Dear Rookie Moms, Advice on Getting Pregnant?

Dear Rookie Moms,

I am trying to get pregnant and it’s been a trying process. I am 27 and hubby is 25 and I just thought getting pregnant would be easy as we’re both very healthy. I had a miscarriage in December and am finally up to trying again.

I’ve read the books on fertility awareness and am just hoping you can give me advice!

Thanks a bunch,
~A

About two years ago, I received this letter from a reader who had read a reference I made to the journey of trying to conceive. Although my husband can’t believe I spent the time to respond in depth to total strangers, I just couldn’t help myself. I felt her pain. I had been there, trying to conceive, googling embarrassing things every day of the month in hopes of finding new answers that would get me pregnant.

Since I do not know this woman, I stuck to practical, actionable advice. I’m hoping her girlfriends were giving her the hugs she needed.

If I had planned in advance to share it in this advice column format, I can assure you it would have been way funnier. Maybe even in rhyming couplets.

Here’s what I wrote to her.

Hi A,

You are not alone in your sadness and frustration over pregnancy not working out.

When you are ready to seek treatment, it’s great if you’ve already done some research so that you can be in control.

Here’s what I’d do if I were 27:

Have sex every other day from days 10-20 during your cycle where Day 1 is the first day of your period. Do this for three months. Use an ovulation kit to try to confirm you are ovulating and when. Do this for three more months. (Hopefully you will already be pregnant by this point.) If you are not getting a positive ovulation test by day 20, keep having sex every other day until your period comes. (If it doesn’t come by day 30, then do a preg test of course!)

If you are not yet pregnant, see your doctor and ask for blood work to more officially confirm you are ovulating. If you are not, s/he may recommend Clomid. If you are anxious to do something more than this, you could ask your doctor if s/he will do IUI for you. That is how we conceived our second child on the second round, after about 10 months of trying without help, and three cycles of Clomid without success. (Doctor puts your husband’s sperm right into your uterus with a catheter to increase chance of sperm and egg meeting.)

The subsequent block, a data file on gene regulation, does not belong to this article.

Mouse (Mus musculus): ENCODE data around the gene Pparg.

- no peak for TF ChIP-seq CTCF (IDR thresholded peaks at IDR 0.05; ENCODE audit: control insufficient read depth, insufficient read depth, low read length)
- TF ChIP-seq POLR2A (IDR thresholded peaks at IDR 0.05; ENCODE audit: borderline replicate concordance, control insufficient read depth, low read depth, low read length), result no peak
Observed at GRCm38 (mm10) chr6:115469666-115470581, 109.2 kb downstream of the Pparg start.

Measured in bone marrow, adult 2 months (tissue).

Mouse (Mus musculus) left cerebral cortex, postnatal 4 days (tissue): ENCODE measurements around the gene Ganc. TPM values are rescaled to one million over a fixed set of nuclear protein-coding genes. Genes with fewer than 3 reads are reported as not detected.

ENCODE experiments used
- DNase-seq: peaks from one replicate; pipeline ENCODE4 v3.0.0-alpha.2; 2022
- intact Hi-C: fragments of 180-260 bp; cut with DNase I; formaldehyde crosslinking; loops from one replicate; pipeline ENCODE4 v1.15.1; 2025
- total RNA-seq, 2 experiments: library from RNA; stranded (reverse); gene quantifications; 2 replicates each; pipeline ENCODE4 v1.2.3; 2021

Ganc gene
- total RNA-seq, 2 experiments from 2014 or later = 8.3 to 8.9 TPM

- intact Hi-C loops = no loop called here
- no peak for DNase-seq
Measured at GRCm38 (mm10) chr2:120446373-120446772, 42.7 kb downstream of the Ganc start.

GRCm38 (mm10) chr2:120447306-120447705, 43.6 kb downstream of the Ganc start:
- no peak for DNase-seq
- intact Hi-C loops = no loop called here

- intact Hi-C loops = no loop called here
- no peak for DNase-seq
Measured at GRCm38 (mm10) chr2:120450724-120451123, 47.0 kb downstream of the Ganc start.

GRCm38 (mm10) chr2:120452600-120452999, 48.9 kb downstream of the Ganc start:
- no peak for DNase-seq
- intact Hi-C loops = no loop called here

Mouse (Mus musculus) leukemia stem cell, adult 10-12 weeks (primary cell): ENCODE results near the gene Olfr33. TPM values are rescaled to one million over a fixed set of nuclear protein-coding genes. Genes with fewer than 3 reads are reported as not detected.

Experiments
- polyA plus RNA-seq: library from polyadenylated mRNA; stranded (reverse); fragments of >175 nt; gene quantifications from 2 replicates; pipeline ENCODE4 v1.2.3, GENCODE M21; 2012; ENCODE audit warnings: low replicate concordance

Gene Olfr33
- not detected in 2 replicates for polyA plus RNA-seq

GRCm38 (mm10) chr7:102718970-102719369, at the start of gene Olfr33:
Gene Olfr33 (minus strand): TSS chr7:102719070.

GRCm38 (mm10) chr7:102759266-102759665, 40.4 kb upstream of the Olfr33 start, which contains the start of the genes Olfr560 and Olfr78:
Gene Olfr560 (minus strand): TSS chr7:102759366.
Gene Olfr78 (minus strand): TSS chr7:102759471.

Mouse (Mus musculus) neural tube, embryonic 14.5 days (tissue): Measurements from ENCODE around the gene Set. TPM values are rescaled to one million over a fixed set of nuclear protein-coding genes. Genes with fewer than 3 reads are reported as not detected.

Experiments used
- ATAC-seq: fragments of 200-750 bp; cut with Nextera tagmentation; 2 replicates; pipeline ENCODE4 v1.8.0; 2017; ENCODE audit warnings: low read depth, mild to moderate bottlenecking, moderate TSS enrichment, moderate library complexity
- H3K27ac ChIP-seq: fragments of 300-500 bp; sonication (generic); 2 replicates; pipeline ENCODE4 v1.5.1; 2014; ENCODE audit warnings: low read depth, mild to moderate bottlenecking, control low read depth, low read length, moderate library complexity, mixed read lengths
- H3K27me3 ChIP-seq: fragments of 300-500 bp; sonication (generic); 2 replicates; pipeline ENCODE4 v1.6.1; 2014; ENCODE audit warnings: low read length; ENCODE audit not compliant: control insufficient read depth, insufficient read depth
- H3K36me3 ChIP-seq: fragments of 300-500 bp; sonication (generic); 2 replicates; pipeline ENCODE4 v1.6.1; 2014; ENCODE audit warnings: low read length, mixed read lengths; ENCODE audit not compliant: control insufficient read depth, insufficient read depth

However, since you got pregnant before, there is a good chance you’ll get pregnant again. I would maybe ask your doctor to measure your progesterone level. People with low progesterone tend to miscarry, but for some reason doctors don’t seem to focus on this. When your next pregnancy starts, if your level is low, you might use progesterone supplements to help support the pregnancy until it’s stable. My doctor felt that low progesterone was why I didn’t get pregnant the first time until I started Clomid. Once I was pregnant, I used the progesterone supplements for about six weeks.

Also, I found the BabyCenter bulletin boards pretty comforting during my trying-to-conceive adventures. It was just nice to know that others were going through the same thing, and found encouragement as the people on the boards would achieve pregnancy.

Best of luck,

Whitney

Postscript: I recently learned that this reader is the new mother of twin girls. I am thrilled to know that her struggles ended happily. I wish I could bottle this good luck and sell it at Walgreen’s next to the ovulation kits.

Postscript II: Do you have a question for us? Reach us at moms @ rookiemoms.com

Postscript III: Who the hell are we to give advice? About us.

The following two tabs change content below.
RookieMoms.com co-founder Whitney lives with her husband, son, and daughter in the San Francisco Bay Area where she writes about parenting, crafts, and activities that moms can do with babies in tow. She and Heather also publish 510Families.com, a site for East Bay parents and are the authors of The Rookie Mom's Handbook and Stuff Every Mom Should Know.

Latest posts by Whitney Moss (see all)